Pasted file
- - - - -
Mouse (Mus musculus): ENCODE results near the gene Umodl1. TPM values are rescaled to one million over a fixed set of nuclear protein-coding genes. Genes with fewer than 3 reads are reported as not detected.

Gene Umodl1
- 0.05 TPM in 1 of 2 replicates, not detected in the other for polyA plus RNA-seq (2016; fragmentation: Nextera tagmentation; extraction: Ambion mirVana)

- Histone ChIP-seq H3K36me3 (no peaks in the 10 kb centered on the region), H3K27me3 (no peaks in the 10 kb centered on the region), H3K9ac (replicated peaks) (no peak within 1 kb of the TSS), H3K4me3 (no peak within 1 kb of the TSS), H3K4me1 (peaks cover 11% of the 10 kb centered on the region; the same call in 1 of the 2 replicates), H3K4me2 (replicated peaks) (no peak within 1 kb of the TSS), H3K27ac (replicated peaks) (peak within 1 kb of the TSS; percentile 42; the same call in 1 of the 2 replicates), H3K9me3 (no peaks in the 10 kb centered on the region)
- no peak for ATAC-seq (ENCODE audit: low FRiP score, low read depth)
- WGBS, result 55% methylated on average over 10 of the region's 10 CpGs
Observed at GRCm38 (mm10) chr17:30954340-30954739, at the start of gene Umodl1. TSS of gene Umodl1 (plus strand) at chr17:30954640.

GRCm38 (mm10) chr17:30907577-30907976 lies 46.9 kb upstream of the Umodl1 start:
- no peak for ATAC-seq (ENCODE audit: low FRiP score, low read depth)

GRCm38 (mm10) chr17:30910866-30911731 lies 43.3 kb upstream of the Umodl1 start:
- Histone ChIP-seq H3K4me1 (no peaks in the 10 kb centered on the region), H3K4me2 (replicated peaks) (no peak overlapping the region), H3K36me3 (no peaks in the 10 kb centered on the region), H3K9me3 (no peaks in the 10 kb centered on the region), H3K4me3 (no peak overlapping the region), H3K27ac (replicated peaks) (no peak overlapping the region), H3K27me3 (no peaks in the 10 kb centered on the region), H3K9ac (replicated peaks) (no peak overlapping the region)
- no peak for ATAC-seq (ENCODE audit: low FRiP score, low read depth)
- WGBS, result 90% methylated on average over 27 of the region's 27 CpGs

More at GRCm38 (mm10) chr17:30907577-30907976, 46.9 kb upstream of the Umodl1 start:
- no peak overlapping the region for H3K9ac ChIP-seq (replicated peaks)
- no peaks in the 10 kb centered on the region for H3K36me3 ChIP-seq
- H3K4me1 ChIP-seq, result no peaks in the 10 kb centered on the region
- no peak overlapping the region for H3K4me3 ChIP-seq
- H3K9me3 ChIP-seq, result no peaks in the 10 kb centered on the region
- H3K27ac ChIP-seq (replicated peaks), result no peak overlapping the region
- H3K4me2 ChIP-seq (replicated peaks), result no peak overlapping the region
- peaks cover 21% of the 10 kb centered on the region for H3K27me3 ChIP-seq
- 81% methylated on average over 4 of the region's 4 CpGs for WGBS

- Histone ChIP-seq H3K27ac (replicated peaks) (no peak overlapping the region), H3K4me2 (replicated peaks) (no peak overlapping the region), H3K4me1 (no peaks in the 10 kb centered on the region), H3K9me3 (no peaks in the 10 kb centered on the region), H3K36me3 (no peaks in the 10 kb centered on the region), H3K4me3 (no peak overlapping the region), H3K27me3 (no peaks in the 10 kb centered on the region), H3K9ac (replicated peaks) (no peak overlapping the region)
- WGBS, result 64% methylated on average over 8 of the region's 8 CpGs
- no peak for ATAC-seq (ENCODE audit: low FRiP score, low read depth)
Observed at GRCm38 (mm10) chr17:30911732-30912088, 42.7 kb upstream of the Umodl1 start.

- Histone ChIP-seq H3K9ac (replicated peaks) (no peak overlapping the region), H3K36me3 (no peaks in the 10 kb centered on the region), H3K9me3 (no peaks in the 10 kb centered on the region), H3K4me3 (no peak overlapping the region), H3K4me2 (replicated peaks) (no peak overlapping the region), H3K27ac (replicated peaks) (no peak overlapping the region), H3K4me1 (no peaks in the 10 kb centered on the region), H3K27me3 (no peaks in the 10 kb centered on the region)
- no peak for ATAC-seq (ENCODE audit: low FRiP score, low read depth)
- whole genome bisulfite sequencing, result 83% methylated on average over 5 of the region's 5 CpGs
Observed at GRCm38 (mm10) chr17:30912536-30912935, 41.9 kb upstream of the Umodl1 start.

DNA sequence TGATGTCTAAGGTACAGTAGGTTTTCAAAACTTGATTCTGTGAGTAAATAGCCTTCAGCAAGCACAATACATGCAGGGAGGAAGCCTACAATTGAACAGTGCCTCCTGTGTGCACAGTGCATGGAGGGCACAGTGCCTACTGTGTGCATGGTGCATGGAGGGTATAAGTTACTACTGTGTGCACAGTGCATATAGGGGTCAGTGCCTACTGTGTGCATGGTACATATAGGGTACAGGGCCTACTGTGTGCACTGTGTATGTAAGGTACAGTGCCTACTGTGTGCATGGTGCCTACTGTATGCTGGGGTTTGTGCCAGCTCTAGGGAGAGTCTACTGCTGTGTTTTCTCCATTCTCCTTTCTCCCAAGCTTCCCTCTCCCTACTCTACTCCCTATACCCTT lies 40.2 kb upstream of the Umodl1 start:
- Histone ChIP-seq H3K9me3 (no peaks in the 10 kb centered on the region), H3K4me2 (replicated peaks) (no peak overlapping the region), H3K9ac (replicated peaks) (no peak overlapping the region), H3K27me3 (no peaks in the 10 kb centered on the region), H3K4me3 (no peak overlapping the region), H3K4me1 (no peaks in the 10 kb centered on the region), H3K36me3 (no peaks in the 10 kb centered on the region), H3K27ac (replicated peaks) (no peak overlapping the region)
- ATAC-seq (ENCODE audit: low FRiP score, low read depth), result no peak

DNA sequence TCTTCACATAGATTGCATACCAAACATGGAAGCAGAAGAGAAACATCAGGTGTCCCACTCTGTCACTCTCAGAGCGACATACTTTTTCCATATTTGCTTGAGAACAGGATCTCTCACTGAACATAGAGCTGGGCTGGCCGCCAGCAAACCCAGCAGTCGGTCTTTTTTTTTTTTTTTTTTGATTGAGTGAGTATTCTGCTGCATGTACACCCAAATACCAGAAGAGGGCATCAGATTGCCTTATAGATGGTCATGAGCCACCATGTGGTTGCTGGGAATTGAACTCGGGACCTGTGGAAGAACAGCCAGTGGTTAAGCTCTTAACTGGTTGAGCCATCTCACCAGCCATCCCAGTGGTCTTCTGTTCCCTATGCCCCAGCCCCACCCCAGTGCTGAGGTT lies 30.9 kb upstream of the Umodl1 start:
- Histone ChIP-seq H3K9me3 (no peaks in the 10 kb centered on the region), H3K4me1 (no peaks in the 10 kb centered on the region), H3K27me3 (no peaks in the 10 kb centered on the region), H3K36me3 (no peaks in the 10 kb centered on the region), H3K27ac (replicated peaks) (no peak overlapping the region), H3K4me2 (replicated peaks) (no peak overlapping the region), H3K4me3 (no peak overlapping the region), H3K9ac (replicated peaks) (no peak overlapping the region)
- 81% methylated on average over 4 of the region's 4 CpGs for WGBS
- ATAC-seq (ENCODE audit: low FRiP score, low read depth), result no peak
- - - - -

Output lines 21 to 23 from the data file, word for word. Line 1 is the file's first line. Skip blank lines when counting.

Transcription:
- H3K4me2 ChIP-seq (replicated peaks), result no peak overlapping the region
- peaks cover 21% of the 10 kb centered on the region for H3K27me3 ChIP-seq
- 81% methylated on average over 4 of the region's 4 CpGs for WGBS